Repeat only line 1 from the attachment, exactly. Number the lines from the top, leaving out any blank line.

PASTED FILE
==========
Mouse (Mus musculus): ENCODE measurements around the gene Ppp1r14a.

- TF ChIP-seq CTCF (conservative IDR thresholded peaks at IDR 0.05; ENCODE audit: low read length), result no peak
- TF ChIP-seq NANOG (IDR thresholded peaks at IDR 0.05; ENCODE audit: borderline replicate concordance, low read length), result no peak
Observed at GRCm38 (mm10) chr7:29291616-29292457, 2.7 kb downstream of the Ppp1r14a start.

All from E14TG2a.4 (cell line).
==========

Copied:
Mouse (Mus musculus): ENCODE measurements around the gene Ppp1r14a.